The Waupaca Breakfast Rotary Club began with 25 members.
“Now, 20 years later, I’m glad to see it has grown to over 80,” Ron Reynolds said during the club’s Feb. 20 meeting.
Reynolds was one of the charter members, and he was among those who spoke about the club’s beginnings as its 20th anniversary was celebrated.
The Waupaca Breakfast Rotary Club’s formal charter night was on Jan. 22, 1993, at the Waupaca Country Club.
It was Reynolds who started the groundwork for the new club.
A Rotarian since 1970, he approached the board of directors of the Appleton Rotary Club in 1991 and asked the board if it would consider an extension of the Appleton club.
At the time, Reynolds was thinking about retirement and a move to Waupaca.
He wanted to continue to be involved in Rotary after he moved.
Once Appleton’s club agreed to the extension, a feasibility study took place.
Between 25 and 35 people were invited to a breakfast meeting at the Waupaca Country Club to see who would be interested in joining the new club.
“The biggest hurdle,” Reynolds said, “was getting them to attend weekly meetings.”
Other area service clubs typically met once a month and some only a few times a year, he said.
“We held a series of slideshow meetings,” Reynolds said. “Once we established a routine with a core group, we were given provisional status.”
That was in 1992.
During the club’s formal charter night a year later, the club was presented with several gifts: a gavel, a bell and a large blue banner.
Charter members reminisced about the club’s beginnings, as part of the club’s Feb. 20 program.
Al Ruetten thanked Reynolds for his idea to start a club here.
“I was in the club four to five years,” Ruetten said. “What I remember was all the fun I had, the enthusiasm, the new events, the friendships.”
What may be tougher than starting a club is sustaining it, he said.
“Congraulations on all you’ve accomplished here,” he said.
Jim Peterson said, “It’s just great to be back with some of my friends.”
He is happy and proud about being one of the the club’s charter members.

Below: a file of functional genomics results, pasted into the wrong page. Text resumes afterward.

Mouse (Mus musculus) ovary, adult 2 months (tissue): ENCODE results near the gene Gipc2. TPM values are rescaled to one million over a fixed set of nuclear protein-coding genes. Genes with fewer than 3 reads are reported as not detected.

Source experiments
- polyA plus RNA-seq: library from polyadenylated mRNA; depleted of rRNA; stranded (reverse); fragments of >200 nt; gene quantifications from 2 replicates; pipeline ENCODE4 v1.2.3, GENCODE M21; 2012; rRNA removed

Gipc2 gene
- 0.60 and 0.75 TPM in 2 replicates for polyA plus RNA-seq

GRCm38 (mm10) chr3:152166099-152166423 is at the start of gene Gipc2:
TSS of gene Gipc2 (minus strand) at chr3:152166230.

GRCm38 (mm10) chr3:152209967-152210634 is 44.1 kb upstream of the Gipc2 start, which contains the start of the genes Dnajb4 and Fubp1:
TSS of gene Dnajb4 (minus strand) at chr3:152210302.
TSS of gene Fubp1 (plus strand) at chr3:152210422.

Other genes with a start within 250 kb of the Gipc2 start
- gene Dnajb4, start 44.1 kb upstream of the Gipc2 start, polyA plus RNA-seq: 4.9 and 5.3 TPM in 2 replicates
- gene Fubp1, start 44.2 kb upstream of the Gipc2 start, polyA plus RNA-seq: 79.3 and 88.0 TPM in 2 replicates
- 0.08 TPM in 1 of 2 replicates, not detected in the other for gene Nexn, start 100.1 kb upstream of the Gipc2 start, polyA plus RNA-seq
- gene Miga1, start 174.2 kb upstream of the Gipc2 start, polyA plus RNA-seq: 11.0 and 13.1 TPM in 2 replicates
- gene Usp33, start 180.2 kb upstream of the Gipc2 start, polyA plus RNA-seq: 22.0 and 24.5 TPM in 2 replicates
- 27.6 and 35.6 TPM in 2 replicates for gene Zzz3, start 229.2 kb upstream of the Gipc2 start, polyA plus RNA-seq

Cindy Oerter said it was Ruetten who invited her to join the club.
“One of the the wonderful things about the club is you change presidents every year,” she said. “That is great. It changes the tone, the energy.”
She described the members as committed and hard working.
The club’s commitment to the Rotary Youth Exchange program was also noted.
Dr. Robert Dent, also a charter member of the club, remembered raising his hand at a meeting in the mid 1990s and saying the club should become involved in the program.
“I became the officer,” he said.
Since then, the local club has become known for the number of local students who participate in the youth exchange program and the number of students hosted locally by families.
“You get out of clubs what you put into them,” Dent said. “We put a lot into youth exchange.”
Dent continues to stay in touch with many of the former exchange students who came to Waupaca.
“Each student’s year was quite different,” he said.
Oerter said the program changes lives.
“The focus of the club has been education and kids,” she said. “We have done great things for kids. The Class of 2009 was one of them.”
It was Dr. James Fico’s idea to have members of the club meet with students from that class, from the time they were in kindergarten until they graduated in 2009, she said.
The club hopes to follow up with that class.
“It was fun for the class and the students,” Oerter said. “We did what we knew and worked with the kids one-on-one.”
The club also has a foundation and is particularly proud of the work it accomplished in what became Rotary Park.
“We have lists and lists of things we’ve done,” Oerter said. “I just want you to know each one of you is important to the club. We can all makes changes in the world.”